Compatibility of Roommates on the Autism Spectrum: Consensus Among Expert Clinicians and Senior Leaders
|EMILY WYKES (Kerry's Place Autism Services), Carmela Campanella-Borraccia (Kerry’s Place Autism Services), Amanda Marie Bailey (Brock University), Laura E. Mullins (Brock University), Jan Frijters (Brock University), Sue Vandevelde-Coke (Kerry's Place Autism Services)|
Evidence-based practice calls for integrating clinical judgment, the best available evidence, and client values and characteristics in professional decision-making (Slocum et al., 2014). Since there is no standardized measure to assess compatibility between adults on the autism spectrum, experts often rely on their clinical and professional experiences. To capture these experiences, a virtual questionnaire was sent to experts in the developmental field, including Board Certified Behaviour Analysts (BCBA) at a Master or Doctoral level, psychologists, researchers, and persons in senior leadership positions. Experts were asked to evaluate and provide feedback on the GCAT items, scoring, and administration and suggest additional areas of compatibility. A Content Validity Ratio (CVR; Lawshe, 1975) was conducted on all expert responses (n = 56) and compared across groups of experts (leadership vs. clinical groups; less or more than ten years of experience). Several items exceeded the Lawshe minimum values (Ayre & Scally, 2013) for experienced clinicians and leaders representing five of the six subdomains, including general house details, sensory profile, health and safety, social and behavioural profile. Interestingly, the leadership group agreed with each other the most and years of experience in the field also appeared to be a relevant factor in establishing consensus.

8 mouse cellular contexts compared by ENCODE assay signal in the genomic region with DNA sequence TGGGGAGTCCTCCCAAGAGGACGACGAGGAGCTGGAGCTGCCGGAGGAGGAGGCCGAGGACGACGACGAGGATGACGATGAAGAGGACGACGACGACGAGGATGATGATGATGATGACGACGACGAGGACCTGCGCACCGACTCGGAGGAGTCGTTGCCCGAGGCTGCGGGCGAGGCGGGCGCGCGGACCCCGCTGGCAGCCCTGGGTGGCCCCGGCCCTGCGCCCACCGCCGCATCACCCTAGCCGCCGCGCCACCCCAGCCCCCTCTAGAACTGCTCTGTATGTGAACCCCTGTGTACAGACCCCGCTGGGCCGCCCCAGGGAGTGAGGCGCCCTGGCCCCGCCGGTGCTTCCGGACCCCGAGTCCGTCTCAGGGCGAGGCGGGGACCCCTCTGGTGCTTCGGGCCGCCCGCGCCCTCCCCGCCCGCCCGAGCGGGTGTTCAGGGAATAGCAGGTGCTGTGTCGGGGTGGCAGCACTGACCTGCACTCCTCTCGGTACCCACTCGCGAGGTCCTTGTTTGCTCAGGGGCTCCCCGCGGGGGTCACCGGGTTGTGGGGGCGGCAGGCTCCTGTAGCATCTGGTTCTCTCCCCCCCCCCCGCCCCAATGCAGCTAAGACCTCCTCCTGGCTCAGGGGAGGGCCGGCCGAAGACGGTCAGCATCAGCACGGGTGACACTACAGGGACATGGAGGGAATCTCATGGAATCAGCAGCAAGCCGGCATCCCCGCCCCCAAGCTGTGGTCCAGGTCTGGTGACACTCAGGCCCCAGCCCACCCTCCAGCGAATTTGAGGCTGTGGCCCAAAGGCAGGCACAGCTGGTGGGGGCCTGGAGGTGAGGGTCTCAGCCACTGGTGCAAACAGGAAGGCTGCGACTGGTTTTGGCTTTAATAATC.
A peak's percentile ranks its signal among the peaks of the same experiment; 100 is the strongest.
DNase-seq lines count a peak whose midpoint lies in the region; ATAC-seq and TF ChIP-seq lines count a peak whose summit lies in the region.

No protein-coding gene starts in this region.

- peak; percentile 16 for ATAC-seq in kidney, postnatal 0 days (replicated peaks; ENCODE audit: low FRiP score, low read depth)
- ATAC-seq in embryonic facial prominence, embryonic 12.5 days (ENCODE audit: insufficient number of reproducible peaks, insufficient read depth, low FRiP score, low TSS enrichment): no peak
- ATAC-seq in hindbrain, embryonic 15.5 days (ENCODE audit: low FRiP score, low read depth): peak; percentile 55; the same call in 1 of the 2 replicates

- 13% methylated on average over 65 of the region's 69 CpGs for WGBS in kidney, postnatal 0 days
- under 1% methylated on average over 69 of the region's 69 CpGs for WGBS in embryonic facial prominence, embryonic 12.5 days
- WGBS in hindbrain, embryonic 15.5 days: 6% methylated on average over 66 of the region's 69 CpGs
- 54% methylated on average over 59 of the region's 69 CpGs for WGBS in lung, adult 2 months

|Exploring Factors Influencing Compatibility of Roommates on the Autism Spectrum: Perspectives of Self-Advocates and Families|
|CARMELA CAMPANELLA-BORRACCIA (Kerry’s Place Autism Services), Emily Wykes (Kerry's Place Autism Services), Laura E. Mullins (Brock University), Amanda Marie Bailey (Brock University), Jan Frijters (Brock University), Sue Vandevelde-Coke (Kerry's Place Autism Services)|
|Abstract: Adults should have a say in their homes and where they live (Autistic Self Advocacy Network, 2016). When the person cannot directly communicate their preferences, others may act as an informant in this decision-making process. Ideally, these individuals should know the person well, like their family members (Browning & Jones, 2002; McCoy et al., 2020). Self-advocates and families have the essential knowledge about a person’s daily life patterns, preferences, behaviours, and physical needs. These perspectives are valuable to collect. Therefore, the perspectives of 14 self-advocates and 17 family members of adults on the spectrum were obtained through virtual focus groups (7 per focus groups participant group). Participants were given the option to respond using the chat function or with their microphone to semi-structured questions about what is important about where autistic adults live and what they look for in a roommate. We also asked about the importance of each domain and subdomain. Examples, prompts, and alternative phrasing of subdomains were provided when necessary to increase accessibility and generate conversation. Preliminary deductive content analysis of the focus group transcripts suggested that each subdomain of the GCAT is essential to consider when transitioning adults on the spectrum into group living.|